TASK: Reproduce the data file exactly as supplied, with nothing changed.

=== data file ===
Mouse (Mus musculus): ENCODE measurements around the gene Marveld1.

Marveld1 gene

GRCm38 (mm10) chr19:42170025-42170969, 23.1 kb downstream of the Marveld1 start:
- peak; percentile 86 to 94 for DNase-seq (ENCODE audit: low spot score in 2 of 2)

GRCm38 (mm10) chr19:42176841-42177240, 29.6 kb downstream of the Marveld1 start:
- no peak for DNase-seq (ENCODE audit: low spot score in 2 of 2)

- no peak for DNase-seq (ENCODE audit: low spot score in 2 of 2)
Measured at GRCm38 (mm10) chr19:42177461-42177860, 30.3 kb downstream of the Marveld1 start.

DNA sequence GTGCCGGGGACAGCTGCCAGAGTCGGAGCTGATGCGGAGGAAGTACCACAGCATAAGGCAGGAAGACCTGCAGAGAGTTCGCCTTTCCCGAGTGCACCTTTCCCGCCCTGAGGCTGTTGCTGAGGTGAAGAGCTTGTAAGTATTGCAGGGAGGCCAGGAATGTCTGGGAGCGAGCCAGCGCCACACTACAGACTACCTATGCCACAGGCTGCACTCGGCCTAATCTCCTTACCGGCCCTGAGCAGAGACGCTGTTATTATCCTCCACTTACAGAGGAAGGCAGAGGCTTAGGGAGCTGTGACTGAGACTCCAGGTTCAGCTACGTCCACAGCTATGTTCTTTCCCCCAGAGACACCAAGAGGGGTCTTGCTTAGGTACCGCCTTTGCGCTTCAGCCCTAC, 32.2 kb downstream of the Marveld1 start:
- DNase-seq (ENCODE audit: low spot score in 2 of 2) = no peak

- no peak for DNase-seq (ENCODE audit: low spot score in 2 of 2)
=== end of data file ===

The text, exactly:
Mouse (Mus musculus): ENCODE measurements around the gene Marveld1.

Marveld1 gene

GRCm38 (mm10) chr19:42170025-42170969, 23.1 kb downstream of the Marveld1 start:
- peak; percentile 86 to 94 for DNase-seq (ENCODE audit: low spot score in 2 of 2)

GRCm38 (mm10) chr19:42176841-42177240, 29.6 kb downstream of the Marveld1 start:
- no peak for DNase-seq (ENCODE audit: low spot score in 2 of 2)

- no peak for DNase-seq (ENCODE audit: low spot score in 2 of 2)
Measured at GRCm38 (mm10) chr19:42177461-42177860, 30.3 kb downstream of the Marveld1 start.

DNA sequence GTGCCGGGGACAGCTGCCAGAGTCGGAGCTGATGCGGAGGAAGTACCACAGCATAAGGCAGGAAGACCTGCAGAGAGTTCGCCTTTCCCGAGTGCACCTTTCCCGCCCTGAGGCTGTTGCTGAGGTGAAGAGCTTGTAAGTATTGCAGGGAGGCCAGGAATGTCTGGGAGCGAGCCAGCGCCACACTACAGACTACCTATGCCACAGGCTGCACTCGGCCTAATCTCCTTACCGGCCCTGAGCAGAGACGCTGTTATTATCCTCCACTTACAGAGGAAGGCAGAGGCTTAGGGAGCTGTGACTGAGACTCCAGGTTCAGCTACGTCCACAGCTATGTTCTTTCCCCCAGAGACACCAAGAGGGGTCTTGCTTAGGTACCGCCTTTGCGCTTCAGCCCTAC, 32.2 kb downstream of the Marveld1 start:
- DNase-seq (ENCODE audit: low spot score in 2 of 2) = no peak

- no peak for DNase-seq (ENCODE audit: low spot score in 2 of 2)